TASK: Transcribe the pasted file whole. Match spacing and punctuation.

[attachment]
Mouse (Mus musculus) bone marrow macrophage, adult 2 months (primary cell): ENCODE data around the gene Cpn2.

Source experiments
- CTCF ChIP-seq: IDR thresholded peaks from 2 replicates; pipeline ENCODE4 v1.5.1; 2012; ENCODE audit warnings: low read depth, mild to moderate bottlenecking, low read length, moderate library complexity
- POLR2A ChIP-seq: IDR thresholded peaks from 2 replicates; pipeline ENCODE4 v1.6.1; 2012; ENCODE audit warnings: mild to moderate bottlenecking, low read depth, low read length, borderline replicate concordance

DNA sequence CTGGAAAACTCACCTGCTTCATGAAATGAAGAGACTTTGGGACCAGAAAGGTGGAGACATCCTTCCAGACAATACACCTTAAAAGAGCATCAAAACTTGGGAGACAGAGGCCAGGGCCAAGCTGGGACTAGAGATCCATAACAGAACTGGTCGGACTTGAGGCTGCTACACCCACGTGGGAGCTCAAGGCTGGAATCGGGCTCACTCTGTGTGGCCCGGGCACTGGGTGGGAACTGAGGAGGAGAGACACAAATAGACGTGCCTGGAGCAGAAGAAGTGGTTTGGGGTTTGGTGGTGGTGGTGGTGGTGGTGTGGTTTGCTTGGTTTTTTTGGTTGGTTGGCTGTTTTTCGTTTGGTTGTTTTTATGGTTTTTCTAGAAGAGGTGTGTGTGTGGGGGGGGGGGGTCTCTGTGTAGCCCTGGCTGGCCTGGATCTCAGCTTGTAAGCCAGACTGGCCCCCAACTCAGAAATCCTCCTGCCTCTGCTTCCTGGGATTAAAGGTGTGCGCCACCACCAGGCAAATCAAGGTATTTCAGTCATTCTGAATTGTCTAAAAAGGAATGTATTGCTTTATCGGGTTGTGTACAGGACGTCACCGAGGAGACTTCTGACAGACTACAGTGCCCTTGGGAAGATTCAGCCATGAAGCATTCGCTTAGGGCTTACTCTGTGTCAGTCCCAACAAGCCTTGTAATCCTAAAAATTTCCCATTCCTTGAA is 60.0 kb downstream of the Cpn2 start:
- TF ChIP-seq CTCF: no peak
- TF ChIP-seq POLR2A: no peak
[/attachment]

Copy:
Mouse (Mus musculus) bone marrow macrophage, adult 2 months (primary cell): ENCODE data around the gene Cpn2.

Source experiments
- CTCF ChIP-seq: IDR thresholded peaks from 2 replicates; pipeline ENCODE4 v1.5.1; 2012; ENCODE audit warnings: low read depth, mild to moderate bottlenecking, low read length, moderate library complexity
- POLR2A ChIP-seq: IDR thresholded peaks from 2 replicates; pipeline ENCODE4 v1.6.1; 2012; ENCODE audit warnings: mild to moderate bottlenecking, low read depth, low read length, borderline replicate concordance

DNA sequence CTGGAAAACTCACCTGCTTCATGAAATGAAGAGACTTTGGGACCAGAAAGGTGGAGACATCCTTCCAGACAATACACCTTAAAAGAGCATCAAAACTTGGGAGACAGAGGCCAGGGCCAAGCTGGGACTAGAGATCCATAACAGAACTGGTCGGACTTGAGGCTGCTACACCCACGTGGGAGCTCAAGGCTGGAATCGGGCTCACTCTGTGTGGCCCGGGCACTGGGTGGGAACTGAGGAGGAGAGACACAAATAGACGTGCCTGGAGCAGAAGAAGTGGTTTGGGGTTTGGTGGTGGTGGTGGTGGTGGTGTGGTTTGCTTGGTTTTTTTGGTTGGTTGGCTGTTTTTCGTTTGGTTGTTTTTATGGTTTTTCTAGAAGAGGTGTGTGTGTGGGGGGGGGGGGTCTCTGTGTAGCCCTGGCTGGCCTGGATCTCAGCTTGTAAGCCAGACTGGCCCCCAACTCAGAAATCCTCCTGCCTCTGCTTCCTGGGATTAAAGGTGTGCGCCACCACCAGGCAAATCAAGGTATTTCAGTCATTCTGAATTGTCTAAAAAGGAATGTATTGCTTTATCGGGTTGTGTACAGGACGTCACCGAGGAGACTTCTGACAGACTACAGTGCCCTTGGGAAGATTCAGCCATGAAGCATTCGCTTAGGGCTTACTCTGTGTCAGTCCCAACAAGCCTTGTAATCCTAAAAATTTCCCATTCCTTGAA is 60.0 kb downstream of the Cpn2 start:
- TF ChIP-seq CTCF: no peak
- TF ChIP-seq POLR2A: no peak